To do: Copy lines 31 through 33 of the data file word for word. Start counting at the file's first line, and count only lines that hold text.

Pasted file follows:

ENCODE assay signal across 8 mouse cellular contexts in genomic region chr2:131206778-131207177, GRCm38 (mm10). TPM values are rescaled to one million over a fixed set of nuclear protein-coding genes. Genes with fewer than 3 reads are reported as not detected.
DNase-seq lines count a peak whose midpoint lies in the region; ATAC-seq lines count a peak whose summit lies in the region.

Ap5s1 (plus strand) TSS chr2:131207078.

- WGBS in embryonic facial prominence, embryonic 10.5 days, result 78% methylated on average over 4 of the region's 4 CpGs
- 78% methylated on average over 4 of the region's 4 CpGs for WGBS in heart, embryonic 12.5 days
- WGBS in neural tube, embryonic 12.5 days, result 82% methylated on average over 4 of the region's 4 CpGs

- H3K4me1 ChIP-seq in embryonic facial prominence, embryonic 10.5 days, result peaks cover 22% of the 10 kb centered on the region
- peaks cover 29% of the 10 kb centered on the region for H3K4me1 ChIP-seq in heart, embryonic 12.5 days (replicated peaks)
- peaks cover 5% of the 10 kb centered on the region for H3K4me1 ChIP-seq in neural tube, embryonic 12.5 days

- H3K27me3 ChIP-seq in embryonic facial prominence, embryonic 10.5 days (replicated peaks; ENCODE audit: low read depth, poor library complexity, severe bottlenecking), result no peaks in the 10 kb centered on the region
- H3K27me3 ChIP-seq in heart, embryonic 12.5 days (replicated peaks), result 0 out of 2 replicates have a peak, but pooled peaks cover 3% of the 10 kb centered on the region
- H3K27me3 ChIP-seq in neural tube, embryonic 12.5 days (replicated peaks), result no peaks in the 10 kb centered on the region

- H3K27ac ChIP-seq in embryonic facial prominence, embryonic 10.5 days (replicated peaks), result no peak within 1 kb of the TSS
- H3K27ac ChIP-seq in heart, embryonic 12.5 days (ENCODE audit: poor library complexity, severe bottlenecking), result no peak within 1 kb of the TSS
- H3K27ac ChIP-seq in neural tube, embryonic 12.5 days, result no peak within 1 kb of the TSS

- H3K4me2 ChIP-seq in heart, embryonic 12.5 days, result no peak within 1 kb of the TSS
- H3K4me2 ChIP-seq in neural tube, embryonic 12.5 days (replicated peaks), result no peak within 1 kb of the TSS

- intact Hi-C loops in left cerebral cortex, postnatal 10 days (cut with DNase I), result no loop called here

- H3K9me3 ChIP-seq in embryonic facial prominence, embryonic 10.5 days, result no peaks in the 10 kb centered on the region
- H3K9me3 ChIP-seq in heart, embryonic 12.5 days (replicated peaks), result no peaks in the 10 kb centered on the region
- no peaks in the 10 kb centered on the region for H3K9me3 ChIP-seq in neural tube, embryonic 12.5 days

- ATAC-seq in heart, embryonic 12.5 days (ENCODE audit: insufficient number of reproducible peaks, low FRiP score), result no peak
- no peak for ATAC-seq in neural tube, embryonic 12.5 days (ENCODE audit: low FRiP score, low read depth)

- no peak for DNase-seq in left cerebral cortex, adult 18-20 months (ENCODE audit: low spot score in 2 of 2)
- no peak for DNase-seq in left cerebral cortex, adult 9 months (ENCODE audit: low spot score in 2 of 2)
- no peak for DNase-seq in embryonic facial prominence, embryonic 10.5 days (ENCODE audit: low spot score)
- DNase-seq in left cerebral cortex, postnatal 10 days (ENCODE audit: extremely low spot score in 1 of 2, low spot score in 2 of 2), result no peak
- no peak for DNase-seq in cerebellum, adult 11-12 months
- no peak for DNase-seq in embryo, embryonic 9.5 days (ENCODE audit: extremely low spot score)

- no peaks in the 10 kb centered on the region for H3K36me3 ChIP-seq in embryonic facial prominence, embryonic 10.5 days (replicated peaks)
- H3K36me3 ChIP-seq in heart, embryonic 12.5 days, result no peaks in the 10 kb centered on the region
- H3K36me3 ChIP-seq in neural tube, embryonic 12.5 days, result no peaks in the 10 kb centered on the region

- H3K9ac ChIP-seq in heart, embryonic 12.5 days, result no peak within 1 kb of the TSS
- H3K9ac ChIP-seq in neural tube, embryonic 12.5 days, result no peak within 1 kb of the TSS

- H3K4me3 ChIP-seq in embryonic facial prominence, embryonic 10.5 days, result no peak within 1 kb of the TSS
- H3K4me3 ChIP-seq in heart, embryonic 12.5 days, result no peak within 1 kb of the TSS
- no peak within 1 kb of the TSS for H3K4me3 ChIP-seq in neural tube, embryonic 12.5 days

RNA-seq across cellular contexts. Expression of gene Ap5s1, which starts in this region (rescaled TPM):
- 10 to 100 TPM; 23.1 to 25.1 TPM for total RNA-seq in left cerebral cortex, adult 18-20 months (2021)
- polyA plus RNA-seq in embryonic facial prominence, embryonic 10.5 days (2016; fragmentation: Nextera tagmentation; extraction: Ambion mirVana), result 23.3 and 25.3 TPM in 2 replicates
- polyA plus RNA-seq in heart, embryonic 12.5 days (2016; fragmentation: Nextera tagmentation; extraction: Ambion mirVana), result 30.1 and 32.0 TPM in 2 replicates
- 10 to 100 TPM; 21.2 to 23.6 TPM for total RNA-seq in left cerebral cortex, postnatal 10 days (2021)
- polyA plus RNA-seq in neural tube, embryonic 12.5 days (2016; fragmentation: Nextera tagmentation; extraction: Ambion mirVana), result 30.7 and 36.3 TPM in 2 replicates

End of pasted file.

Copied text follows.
- H3K36me3 ChIP-seq in heart, embryonic 12.5 days, result no peaks in the 10 kb centered on the region
- H3K36me3 ChIP-seq in neural tube, embryonic 12.5 days, result no peaks in the 10 kb centered on the region

- H3K9ac ChIP-seq in heart, embryonic 12.5 days, result no peak within 1 kb of the TSS